Picks are where things get crazy, in terms of the sheer number of options. Comfort is the criteria most players use when deciding on a pick, but picks are all about tone, too. Today’s plectrums are being manufactured out of a range of materials, all producing different sounds: celluloid, molded plastic, nylon, acetyl polymer, delrin, tortex, aluminum, nickel, silver, gold, copper, brass, cork, ceramics, graphite, rubber, stone, ivory, wood, felt, glass, and the list goes on. And that doesn’t even take into consideration different shapes, all of which will change your attack. Pick thickness also plays a role in both comfort and tone; picks are available in thicknesses anywhere from 0.18mm (the approximate thickness of a G string), all the way to 5.5mm (the approximate thickness of two quarters). In general, strummers seem to like thin picks and accurate speed pickers seem to like stuff around 1.0mm. There are even special effects picks! The Jellyfish uses rows of tiny metal dowels at a 45-degree angle – the company claims that it makes your guitar sound like a 12-string. Now that’s value! Experimenting with picks (or lack thereof) can be one of the most personal things about your tone. Billy Gibbons of ZZ Top used a quarter for his famous solos in “La Grange.” Top’s tonemeister even says that if you want a real “international” sound, use a Peso. After 30 years, Jeff Beck dropped the pick and decided to play with his fingers; likewise, many hybrid country pickers grow their nails out in lieu of a pick. The perfect pick may be closer than you think.

The Tone Checklist: Eight Steps to Tone A Word or Two About Effects: You might have noticed that a checklist point regarding effects is conspicuously absent in this article. The reason? Effects do just what they are advertised to do: they affect your signal. Whether effects are a big or small part of what you are trying to do, it’s important to define your core tone(s) first. If the ideas for your core tone(s) aren’t solidified, effects orchestration becomes a hell-bound spiral of death. Why? Simply put, if you are tweaking effects and it sounds like crap, you have to ask yourself, “Is it the effect or the tone?” Get your tone together first and you’ll avoid this conundrum.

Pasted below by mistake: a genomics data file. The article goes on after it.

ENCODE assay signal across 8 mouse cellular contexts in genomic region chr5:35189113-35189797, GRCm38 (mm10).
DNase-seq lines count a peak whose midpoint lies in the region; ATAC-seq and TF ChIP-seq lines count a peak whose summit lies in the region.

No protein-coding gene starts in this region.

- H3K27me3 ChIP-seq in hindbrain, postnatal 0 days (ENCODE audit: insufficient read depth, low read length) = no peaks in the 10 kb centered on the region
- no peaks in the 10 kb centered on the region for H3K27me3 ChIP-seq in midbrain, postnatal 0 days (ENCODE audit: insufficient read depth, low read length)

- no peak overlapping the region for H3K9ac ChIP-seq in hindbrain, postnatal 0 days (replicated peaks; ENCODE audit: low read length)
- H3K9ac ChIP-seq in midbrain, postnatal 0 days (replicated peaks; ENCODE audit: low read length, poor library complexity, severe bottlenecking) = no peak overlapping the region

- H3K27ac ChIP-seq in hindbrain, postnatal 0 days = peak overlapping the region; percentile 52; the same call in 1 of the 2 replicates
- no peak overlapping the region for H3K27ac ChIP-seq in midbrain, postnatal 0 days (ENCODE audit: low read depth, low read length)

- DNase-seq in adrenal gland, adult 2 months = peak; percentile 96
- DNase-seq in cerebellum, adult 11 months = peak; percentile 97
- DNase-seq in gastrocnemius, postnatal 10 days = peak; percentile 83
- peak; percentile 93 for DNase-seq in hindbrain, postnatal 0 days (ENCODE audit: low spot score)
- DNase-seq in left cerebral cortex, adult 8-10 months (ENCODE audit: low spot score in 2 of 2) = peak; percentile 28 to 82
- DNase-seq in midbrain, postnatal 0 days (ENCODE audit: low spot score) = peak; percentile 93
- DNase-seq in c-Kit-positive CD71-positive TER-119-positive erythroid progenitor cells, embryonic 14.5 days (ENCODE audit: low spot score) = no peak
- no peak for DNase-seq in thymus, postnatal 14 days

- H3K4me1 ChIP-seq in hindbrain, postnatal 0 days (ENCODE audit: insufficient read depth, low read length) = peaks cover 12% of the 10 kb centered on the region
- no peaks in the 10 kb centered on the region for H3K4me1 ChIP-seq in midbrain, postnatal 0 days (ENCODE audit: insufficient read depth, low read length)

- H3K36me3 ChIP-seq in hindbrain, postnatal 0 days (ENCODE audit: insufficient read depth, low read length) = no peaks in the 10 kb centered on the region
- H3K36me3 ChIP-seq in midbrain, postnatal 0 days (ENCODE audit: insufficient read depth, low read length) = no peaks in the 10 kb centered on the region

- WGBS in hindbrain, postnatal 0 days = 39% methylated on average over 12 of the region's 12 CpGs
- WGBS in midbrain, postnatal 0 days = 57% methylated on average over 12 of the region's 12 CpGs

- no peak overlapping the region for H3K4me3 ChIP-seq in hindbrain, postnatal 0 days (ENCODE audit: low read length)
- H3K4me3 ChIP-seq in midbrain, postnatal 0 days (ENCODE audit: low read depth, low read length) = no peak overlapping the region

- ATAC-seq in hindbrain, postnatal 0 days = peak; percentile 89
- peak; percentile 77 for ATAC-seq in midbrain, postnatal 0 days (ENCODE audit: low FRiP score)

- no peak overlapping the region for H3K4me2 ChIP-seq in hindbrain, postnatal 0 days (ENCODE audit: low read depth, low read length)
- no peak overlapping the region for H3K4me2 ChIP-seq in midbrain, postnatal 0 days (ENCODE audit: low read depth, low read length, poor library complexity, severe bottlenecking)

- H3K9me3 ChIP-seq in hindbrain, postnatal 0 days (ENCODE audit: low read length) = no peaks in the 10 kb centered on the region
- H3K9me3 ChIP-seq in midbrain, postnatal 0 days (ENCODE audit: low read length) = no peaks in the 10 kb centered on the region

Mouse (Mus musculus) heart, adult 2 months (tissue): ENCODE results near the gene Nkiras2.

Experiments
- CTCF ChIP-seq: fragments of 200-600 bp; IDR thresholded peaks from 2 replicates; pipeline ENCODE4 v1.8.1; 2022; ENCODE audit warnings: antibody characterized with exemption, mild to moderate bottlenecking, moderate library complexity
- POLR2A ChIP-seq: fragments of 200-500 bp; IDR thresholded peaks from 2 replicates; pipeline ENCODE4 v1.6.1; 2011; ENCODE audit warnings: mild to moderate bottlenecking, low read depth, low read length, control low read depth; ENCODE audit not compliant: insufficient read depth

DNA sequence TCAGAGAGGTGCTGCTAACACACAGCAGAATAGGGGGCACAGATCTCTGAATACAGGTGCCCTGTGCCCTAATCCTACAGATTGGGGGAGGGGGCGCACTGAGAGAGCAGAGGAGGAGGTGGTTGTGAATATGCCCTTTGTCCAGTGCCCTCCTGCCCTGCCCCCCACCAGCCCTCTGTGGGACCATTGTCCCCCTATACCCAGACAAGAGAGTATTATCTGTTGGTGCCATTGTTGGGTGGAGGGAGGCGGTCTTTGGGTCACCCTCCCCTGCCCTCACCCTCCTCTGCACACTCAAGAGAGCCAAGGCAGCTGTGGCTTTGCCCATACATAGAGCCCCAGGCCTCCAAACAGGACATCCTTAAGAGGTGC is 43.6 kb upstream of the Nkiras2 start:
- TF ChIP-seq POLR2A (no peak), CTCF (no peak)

So What’s Left?
Simply go down the checklist and ask yourself the questions at the end of each point. They should serve as springboards for your own questions. Once you’re able to answer all of your own questions and can truly define your tone (you may want to try doing it on paper), you’ll be able to start intelligently looking for the gear you need, without wasting precious time or money. And that’s when the fun part begins! Start tying different combinations of gear at every music store you can think of. Hang out with your friends and swap gear for a day or two. Try every combination of equipment that makes sense for your circumstances, and test-drive that gear in your playing situation, even gigs if you can. Ask questions, use descriptions and let good salespeople help you. Use reviews, but make your own decisions. Read everything you can find on the subject of tone. And make sure to buy from the store you tested the gear at! If you follow these steps, you’ll likely be at band practice and hear, “Dude, what’s up? Your tone is killin’ these days!” Or maybe you’ll be at a gig, and some guitar geek will come up and say, “I love your tone! What are you using?” Or just maybe you’ll find yourself in the studio, and while the engineer is mic’ing up your rig, he’ll turn to you and say, “Man, your tone just nails the take. It records so well!” That’s the payoff of spending the time focusing on tone. But before your head explodes with that great feeling you get from other gear hounds checking out your rig, remember that you’re just getting started. Tone is a lifelong journey – just ask Eddie, Allan, Robben or Carlos. Happy hunting!


A A